• It’s not full-time income, however, two days a week I nanny for my sister, watching her two little ones. It’s a win-win for everyone, I am able to help my sister and spend time with my niece and nephew and she is able to save on child care. (Jennifer$280
  • I stay home with my two year old and watch a neighbor’s three month old baby one day a week. (Tarynkay) $400
  • I watch our neighbor’s baby on Thursdays & Fridays. It gives me the freedom to run around and do whatever as a SAHM most days and the small income is our fun money. (Bonnie) $160


  • I have run a daycare out of my home for the past twenty-two years. I only watch teachers’ children so I am off all the same days as my children. (Jennifer) $4000

Field “Agent” (app)

  • Field agent is an app that lists “jobs” that can be done at home or at nearby stores. They collect data for clients, such as pictures of products, price checks, etc. (Kristy) $5–$50

Au Pair Rep

  • I work as a field representative for an au pair agency. I work with host families and au pairs during their program year, monitoring rules and regulations, answer questions, and provide guidance, all from my home. (Stefanie$1000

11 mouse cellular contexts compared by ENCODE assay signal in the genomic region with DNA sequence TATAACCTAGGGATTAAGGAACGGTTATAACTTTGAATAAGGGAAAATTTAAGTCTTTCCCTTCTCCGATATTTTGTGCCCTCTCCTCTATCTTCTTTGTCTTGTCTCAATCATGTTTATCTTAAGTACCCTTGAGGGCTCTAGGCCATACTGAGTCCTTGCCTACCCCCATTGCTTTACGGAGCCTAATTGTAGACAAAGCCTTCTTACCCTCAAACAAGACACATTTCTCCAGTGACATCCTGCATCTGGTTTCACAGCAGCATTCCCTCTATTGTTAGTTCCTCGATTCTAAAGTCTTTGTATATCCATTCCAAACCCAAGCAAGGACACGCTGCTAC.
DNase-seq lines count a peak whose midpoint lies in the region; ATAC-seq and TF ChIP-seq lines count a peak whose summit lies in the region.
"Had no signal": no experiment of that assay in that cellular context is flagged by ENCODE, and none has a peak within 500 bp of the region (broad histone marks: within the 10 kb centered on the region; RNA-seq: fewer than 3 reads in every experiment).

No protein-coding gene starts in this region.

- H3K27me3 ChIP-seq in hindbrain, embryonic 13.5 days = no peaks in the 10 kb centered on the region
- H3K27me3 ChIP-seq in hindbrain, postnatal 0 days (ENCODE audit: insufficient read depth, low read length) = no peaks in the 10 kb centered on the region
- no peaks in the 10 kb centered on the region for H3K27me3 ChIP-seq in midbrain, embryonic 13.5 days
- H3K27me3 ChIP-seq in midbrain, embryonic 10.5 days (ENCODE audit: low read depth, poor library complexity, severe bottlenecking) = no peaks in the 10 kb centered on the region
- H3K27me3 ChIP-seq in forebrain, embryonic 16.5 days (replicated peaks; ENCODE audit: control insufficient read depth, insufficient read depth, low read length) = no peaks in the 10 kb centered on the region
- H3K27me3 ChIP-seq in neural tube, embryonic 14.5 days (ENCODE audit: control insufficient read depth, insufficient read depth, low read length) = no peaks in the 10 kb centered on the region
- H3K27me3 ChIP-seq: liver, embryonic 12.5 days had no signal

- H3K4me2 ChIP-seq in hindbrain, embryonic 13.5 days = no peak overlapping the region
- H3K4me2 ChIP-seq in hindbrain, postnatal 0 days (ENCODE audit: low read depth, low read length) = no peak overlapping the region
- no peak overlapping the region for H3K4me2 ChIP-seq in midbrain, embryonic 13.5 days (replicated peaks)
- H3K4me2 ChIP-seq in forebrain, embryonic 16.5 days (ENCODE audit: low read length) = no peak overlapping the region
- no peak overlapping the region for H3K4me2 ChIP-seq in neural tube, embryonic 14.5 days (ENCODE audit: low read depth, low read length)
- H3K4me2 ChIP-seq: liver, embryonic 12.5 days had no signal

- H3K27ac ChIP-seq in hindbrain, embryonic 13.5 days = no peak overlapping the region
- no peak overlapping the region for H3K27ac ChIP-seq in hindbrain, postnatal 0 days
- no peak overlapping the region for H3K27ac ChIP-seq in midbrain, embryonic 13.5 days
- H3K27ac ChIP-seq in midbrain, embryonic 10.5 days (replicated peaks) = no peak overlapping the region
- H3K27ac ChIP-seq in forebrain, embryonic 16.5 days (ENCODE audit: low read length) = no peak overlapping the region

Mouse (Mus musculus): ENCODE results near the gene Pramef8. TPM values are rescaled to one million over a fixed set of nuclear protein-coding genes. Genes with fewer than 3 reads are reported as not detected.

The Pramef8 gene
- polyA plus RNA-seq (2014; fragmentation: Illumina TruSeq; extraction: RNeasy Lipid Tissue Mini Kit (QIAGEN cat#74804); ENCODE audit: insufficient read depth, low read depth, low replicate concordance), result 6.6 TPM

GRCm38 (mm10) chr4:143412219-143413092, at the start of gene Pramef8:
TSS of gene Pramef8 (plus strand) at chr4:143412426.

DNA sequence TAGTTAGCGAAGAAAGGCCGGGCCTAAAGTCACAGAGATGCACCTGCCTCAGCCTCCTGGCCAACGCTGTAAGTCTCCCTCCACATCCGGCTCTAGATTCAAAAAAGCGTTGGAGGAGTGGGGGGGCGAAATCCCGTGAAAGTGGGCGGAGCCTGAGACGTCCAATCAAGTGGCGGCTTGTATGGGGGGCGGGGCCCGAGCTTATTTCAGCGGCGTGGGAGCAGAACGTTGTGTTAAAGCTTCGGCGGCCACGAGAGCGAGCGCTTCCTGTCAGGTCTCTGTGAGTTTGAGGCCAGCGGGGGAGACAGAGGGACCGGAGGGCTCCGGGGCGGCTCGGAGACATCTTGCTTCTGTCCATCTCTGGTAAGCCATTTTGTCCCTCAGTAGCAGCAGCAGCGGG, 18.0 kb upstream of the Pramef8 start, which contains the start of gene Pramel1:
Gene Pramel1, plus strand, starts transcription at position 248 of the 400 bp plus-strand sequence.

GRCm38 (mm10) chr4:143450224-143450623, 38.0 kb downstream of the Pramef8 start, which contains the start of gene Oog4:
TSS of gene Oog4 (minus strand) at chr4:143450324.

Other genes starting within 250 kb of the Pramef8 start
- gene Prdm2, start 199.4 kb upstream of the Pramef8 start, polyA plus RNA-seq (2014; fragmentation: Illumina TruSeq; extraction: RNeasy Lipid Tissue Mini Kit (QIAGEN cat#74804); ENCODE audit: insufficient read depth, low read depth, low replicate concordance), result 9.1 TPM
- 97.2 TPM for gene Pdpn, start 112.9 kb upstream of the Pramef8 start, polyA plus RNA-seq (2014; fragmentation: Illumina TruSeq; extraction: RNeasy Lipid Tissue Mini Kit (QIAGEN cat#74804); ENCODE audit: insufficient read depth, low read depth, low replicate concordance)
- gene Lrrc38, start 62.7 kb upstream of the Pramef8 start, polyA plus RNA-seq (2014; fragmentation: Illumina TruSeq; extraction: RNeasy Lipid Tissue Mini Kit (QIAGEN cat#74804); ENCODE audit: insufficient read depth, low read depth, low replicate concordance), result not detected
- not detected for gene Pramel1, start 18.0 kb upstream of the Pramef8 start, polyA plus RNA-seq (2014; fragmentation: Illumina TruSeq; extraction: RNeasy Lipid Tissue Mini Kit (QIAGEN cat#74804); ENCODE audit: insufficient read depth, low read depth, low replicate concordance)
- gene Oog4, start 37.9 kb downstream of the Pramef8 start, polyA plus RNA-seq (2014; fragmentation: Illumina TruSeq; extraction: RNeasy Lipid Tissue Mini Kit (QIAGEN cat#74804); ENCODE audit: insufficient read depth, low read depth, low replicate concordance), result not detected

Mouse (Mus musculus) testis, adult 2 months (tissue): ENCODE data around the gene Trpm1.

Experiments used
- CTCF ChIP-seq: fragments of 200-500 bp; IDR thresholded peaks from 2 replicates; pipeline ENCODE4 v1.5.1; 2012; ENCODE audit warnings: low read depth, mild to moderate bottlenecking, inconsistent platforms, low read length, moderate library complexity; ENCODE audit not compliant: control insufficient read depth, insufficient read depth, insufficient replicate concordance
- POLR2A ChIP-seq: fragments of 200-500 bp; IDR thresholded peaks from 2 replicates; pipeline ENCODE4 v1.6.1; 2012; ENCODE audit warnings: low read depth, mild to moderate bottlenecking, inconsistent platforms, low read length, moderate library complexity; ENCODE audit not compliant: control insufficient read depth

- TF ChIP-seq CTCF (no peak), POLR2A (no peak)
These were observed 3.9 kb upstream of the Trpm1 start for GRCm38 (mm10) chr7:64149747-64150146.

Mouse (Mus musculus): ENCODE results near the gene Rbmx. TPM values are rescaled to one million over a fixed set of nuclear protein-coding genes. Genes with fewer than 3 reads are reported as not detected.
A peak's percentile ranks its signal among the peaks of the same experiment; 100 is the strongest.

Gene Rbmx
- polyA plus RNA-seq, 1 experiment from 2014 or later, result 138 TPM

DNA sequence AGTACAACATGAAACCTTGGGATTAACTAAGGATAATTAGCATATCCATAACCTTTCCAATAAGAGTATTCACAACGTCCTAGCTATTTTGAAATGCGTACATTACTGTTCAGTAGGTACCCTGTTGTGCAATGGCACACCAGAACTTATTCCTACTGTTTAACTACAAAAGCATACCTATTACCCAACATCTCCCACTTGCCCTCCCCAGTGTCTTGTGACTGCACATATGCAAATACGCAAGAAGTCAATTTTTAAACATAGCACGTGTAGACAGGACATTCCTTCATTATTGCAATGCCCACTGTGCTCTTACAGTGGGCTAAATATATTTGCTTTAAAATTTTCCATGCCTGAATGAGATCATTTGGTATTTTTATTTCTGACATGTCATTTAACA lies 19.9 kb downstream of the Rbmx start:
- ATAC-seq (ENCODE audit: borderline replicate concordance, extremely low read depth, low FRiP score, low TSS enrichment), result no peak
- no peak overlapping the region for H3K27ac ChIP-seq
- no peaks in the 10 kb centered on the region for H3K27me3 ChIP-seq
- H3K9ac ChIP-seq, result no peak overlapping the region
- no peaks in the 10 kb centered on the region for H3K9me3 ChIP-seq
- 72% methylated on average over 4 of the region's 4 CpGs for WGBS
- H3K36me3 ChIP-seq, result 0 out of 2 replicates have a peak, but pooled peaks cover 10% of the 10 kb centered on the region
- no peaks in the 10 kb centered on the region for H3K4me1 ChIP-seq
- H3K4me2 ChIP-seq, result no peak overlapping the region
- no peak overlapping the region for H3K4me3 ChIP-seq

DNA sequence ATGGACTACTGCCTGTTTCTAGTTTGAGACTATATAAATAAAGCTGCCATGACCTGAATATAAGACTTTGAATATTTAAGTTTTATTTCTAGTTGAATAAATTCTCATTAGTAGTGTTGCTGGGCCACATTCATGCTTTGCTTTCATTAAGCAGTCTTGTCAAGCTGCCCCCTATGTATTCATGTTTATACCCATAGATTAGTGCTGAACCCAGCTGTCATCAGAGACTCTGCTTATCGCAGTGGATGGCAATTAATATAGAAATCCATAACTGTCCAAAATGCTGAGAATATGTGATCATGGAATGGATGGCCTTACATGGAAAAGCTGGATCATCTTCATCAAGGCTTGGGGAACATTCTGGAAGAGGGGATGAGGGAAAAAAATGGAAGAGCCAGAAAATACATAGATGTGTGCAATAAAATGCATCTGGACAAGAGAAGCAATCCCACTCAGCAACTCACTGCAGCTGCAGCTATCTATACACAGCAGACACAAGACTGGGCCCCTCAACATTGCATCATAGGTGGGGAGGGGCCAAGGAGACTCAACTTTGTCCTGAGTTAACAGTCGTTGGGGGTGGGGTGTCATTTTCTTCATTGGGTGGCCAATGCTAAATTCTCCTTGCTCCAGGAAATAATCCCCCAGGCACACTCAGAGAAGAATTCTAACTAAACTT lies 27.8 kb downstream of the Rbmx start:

Foreign Exchange Student Host

  • We open our home to foreign exchange students. The length of time and involvement vary with different programs. (Brittany) $800 (2 students)


  • I use Ebates.com when I shop online and try to get back some money that way. Amount back will vary on how much you shop online 🙂 (Morgan) $15

Data Scientist

  • Data scientist – very easy to pick up projects on a consulting basis if you have the background and know where to look! I was working full time from home for one company, but then switched to contract status to be able to accept other projects. (EMB) $6000

Software Tester

  • Work IT at home as a software tester, full-time job with benefits. (JKB5) $4900

Taking Surveys

  • While I haven’t made much, I take surveys from multiple survey sites. (Kasey$10

Dog Grooming

  • Dog grooming in the evening as a sideline, usually 1 client (sometimes 2) a week. (Diane) $100